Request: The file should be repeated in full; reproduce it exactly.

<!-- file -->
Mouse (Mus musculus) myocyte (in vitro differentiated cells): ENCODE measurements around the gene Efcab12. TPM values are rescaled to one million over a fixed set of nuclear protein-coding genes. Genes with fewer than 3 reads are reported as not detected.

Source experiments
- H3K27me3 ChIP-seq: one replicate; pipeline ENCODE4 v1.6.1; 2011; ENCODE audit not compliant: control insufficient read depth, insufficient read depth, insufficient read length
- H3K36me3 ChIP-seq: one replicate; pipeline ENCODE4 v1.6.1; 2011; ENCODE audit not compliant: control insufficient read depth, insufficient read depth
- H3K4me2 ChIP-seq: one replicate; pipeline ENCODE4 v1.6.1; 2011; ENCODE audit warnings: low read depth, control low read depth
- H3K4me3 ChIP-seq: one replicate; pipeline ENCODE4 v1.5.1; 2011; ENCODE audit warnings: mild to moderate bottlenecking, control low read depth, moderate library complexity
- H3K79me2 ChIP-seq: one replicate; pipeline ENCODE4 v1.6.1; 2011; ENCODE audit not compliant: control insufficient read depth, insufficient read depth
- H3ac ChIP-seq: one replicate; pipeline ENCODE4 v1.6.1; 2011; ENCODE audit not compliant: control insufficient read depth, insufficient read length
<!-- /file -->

Mouse (Mus musculus) myocyte (in vitro differentiated cells): ENCODE measurements around the gene Efcab12. TPM values are rescaled to one million over a fixed set of nuclear protein-coding genes. Genes with fewer than 3 reads are reported as not detected.

Source experiments
- H3K27me3 ChIP-seq: one replicate; pipeline ENCODE4 v1.6.1; 2011; ENCODE audit not compliant: control insufficient read depth, insufficient read depth, insufficient read length
- H3K36me3 ChIP-seq: one replicate; pipeline ENCODE4 v1.6.1; 2011; ENCODE audit not compliant: control insufficient read depth, insufficient read depth
- H3K4me2 ChIP-seq: one replicate; pipeline ENCODE4 v1.6.1; 2011; ENCODE audit warnings: low read depth, control low read depth
- H3K4me3 ChIP-seq: one replicate; pipeline ENCODE4 v1.5.1; 2011; ENCODE audit warnings: mild to moderate bottlenecking, control low read depth, moderate library complexity
- H3K79me2 ChIP-seq: one replicate; pipeline ENCODE4 v1.6.1; 2011; ENCODE audit not compliant: control insufficient read depth, insufficient read depth
- H3ac ChIP-seq: one replicate; pipeline ENCODE4 v1.6.1; 2011; ENCODE audit not compliant: control insufficient read depth, insufficient read length